It is sometime since we obtain’d a Promise of an additional Aid of three Millions of Livres, which we shall receive in January. Spain we are told will give an equal Sum but finding it inconvenient to remit here, she purposes sending it from the Havana in specie to the Congress. What we receive here will help to get us out of Debt.
Our Vessels laden with Supplies have by various means been delay’d, particularly by fear of falling into the Hands of the English cruizing Ships, who swarm in the Bay and Channel. At length it is resolv’d they shall sail together, as they are all provid’d for Defence, and we have obtain’d a King’s Ship to convoy them out of the Channel, and we hope quite to America. They will carry we think to the amount of £70,000 Sterling and sail in a few Days. Also, in Consideration of the late frequent Losses of our Dispatches and the Importance of the present, we have apply’d for and obtain’d a Fregate to carry them. These extraordinary Favours, of a Nature provoking to Great Britain, are marks of the Sincerity of this Court, and seem to demand the Thanks of the Congress.
We have accepted 5 bills drawn on us by the President, in favour of some return’d Officers, and shall pay them punctually. But as we receive no Remittances for our Support, and the Cargo in the Amphitrite is claimed from us by M. Beaumarchais and we are not certain that we can keep it, we hope Congress will be sparing in their Drafts, except for the Interest mentioned in our former Letters, of which we now repeat the Assurances of payment: Otherwise we may be much embarrassed and our situation renderd very uncomfortable.
It is said the French Embassador at London has desired to be recalled, being affronted there, where the late News from America has created a violent Ferment. There is also a Talk here of Lord Stormont’s recall. The Stocks in England fall fast; and on both sides there is every Appearance of an approaching War.
Being informed by the concurring Reports of many who had escaped, that our People, Prisoners in England are treated with great Inhumanity, we have written a Letter of Expostulation on the Subject to Lord North, which is sent over by a Person express, whom we have instructed to visit the Prisons, and (under the Directions of Mr. Hartley) to relieve as much as may be the most necessitous. We shall hereafter acquaint you with the Result. The Expences we are put to by those who get to us are very considerable.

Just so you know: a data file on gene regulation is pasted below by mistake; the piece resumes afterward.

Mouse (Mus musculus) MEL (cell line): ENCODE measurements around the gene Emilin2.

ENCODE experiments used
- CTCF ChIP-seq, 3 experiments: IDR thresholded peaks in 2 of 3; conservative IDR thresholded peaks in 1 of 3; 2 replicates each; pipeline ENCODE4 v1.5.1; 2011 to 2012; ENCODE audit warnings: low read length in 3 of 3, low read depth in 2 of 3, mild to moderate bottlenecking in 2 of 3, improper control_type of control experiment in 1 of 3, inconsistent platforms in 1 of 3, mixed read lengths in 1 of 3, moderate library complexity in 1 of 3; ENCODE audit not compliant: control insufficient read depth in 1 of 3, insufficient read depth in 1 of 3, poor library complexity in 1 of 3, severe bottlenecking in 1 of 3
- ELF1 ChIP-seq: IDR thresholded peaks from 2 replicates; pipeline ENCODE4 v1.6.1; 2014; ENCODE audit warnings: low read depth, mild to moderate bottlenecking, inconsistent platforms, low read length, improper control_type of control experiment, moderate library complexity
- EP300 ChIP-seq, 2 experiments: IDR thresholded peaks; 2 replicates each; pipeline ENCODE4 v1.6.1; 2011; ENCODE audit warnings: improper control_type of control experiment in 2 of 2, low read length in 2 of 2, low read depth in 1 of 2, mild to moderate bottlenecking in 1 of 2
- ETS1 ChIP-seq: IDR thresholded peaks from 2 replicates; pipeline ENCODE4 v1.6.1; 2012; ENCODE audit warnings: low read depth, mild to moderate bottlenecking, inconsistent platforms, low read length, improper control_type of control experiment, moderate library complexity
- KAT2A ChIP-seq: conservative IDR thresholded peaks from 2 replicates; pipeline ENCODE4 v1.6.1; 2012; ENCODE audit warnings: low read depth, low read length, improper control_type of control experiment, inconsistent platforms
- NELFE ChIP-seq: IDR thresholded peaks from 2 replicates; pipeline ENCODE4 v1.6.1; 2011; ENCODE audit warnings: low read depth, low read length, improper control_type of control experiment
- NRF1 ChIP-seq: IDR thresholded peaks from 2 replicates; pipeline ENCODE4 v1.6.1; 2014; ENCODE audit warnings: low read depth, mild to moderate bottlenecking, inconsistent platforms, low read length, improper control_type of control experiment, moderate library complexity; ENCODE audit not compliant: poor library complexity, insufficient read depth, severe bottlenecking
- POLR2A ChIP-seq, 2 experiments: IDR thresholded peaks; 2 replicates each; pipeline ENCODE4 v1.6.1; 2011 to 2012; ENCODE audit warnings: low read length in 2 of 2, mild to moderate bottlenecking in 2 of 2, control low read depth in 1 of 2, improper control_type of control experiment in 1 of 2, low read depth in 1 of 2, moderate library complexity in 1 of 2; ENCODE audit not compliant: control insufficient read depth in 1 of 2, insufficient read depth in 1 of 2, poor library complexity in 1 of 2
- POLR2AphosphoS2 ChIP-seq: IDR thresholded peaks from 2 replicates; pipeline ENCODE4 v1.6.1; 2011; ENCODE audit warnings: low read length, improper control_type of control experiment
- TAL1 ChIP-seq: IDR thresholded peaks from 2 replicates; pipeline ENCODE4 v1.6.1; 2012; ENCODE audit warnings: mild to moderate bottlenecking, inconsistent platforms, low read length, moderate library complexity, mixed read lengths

The Supplies now going out from hence, and what we have sent and are sending from Spain, tho’ far short of your Orders (which we have executed as far as we are able) will we hope, with private Adventures encourag’d by us, and others, put you into pretty good Circumstances as to Clothing, Arms, &c. if they arrive: And we shall continue to send, as Ability and Opportunity may permit. Please to present our Duty to the Congress, and believe us, with sincere Esteem, Gentlemen, Your most obedient humble Servants
7. This letter, originally sent by a French warship that had to put back after six weeks of head winds, was enclosed in the commissioners’ dispatch below, Feb. 28.
8. The memorial of Dec. 8 is above, as is Vergennes’ account of the meeting, Dec. 13.
9. The British had already put out feelers. The news of Saratoga brought home to North the need for “some material change of system”: Fortescue, Correspondence of George Third III, 504. Paul Wentworth was consequently sent on an exploratory mission to Paris, where he held discussions with Deane on the 15th and 16th; more than three weeks later he had a long interview with BF: Charles R. Ritcheson, British Politics and the American Revolution . . . (Norman, Okla., ), pp. 236–8; Wentworth to Eden below, Jan. 7, 1778. As early as Dec. 15 Vergennes informed his minister to Madrid that the British were trying to negotiate: Stevens, Facsimiles, XX, no. 1780, p. 1.
1. Spain considered a treaty with the U.S. premature, and declined to take any action until her fleets returned: Dull, French Navy, pp. 100, 102.
2. For the renewal of the cantons’ treaty with France, see above, XXIV, 551.